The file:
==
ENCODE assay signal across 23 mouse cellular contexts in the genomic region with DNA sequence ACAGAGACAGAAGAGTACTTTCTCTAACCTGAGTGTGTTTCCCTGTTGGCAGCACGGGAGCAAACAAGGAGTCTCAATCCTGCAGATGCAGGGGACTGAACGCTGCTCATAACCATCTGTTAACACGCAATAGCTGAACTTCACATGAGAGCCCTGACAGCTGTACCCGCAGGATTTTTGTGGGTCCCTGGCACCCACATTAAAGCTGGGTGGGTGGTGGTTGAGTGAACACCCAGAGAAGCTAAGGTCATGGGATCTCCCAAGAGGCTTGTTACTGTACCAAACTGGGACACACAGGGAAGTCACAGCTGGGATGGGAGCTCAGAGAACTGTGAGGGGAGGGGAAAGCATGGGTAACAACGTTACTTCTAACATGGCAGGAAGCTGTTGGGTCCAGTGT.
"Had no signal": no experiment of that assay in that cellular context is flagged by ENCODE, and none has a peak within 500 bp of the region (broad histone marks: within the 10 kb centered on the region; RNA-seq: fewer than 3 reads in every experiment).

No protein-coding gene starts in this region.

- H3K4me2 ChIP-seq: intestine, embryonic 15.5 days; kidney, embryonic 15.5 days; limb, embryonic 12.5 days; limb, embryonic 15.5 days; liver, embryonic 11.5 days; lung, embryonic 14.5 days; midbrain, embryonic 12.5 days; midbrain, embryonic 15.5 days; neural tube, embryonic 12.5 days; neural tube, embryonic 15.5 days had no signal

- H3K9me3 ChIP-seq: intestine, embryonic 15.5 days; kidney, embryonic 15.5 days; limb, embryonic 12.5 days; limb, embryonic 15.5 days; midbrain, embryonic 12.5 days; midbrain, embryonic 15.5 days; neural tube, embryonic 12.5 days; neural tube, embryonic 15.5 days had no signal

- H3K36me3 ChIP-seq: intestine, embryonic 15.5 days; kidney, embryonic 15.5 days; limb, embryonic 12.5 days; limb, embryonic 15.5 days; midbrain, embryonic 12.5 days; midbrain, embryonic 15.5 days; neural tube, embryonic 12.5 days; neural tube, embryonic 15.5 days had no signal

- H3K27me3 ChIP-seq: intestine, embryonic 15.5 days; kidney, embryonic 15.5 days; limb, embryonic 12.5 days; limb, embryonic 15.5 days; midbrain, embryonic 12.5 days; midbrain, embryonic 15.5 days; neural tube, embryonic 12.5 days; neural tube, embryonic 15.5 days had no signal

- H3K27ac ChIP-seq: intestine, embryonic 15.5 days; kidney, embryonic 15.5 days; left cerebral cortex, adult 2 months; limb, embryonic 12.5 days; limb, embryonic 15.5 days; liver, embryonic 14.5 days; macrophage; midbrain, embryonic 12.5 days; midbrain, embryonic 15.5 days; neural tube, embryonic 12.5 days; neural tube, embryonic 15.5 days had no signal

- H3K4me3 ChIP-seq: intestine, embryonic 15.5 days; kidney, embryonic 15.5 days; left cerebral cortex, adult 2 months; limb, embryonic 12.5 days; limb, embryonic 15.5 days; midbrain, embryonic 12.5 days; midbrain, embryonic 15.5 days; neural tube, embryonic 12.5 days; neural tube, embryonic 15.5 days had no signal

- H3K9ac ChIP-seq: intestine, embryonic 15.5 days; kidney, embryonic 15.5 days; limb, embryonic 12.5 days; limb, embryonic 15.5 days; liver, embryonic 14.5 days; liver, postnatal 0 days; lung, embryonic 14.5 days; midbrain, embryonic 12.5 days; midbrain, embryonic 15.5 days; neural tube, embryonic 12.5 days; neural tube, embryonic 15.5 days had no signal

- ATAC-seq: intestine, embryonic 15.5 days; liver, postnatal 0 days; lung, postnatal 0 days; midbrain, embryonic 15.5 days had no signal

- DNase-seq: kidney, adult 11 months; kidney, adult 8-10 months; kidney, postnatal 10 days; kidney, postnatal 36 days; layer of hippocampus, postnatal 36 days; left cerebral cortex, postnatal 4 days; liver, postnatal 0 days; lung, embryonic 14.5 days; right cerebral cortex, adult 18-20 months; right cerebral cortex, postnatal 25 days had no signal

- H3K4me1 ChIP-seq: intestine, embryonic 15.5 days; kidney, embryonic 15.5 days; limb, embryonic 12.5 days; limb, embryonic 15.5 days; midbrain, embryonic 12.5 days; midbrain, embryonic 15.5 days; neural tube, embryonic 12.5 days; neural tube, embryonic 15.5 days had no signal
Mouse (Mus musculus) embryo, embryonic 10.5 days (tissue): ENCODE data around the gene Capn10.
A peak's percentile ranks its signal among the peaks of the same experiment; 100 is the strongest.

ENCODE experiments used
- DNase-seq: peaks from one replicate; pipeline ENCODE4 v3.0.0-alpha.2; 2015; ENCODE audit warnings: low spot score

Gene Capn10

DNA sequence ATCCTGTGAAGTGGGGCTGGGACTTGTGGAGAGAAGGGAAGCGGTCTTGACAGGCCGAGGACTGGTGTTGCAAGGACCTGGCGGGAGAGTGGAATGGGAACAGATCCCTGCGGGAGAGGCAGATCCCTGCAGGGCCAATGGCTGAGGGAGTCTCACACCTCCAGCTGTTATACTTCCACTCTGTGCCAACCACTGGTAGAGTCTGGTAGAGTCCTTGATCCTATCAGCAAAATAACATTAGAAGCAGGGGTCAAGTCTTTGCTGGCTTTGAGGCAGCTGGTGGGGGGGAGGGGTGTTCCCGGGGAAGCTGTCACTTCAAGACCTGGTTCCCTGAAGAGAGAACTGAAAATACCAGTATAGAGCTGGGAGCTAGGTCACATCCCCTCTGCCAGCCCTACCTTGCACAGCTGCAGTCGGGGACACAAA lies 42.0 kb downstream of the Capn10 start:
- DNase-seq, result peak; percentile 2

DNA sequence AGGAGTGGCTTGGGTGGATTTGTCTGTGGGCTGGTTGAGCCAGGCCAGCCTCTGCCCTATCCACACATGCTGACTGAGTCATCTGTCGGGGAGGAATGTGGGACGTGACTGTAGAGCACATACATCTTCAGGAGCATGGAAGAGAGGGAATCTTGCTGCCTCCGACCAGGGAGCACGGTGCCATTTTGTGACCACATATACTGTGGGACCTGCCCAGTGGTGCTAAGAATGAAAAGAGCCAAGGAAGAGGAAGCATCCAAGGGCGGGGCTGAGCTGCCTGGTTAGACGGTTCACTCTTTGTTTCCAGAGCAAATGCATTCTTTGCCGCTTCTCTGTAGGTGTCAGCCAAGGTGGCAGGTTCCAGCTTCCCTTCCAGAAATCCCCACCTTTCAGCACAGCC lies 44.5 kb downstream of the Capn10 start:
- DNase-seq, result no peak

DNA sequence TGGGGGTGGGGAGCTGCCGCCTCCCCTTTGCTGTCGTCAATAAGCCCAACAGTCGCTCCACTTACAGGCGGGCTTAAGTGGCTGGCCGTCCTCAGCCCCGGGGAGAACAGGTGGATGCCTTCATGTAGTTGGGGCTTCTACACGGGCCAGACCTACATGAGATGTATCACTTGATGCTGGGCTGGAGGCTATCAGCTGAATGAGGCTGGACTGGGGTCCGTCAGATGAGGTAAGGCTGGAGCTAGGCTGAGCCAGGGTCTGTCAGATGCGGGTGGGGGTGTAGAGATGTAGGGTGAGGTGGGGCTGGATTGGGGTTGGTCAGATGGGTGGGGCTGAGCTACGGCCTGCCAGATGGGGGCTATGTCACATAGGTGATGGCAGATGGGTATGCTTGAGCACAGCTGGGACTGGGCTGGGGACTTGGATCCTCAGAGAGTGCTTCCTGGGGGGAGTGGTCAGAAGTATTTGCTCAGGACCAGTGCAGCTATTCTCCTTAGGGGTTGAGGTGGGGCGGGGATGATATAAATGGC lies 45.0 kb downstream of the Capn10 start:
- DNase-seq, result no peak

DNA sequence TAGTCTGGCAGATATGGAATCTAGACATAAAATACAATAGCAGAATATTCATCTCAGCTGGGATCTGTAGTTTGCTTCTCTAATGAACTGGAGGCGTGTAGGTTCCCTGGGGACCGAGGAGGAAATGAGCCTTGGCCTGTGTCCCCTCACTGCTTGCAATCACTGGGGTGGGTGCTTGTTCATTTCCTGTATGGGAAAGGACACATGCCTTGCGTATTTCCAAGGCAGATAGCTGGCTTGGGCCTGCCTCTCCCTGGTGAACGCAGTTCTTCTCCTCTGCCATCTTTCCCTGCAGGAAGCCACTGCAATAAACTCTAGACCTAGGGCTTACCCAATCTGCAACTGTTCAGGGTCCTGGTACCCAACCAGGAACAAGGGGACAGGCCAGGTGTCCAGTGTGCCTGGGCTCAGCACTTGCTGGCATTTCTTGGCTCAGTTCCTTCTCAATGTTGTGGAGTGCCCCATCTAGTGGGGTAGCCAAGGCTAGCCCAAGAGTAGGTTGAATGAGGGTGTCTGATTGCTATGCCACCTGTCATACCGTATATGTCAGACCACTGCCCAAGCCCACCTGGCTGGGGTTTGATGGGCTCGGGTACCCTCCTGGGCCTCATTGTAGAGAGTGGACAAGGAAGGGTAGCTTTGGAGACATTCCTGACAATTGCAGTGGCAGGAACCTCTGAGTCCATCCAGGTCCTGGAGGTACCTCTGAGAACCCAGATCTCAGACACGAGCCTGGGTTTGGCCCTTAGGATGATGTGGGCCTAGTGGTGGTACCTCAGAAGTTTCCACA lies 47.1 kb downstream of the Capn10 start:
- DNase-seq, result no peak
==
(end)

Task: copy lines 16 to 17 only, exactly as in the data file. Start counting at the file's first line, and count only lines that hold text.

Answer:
ENCODE experiments used
- DNase-seq: peaks from one replicate; pipeline ENCODE4 v3.0.0-alpha.2; 2015; ENCODE audit warnings: low spot score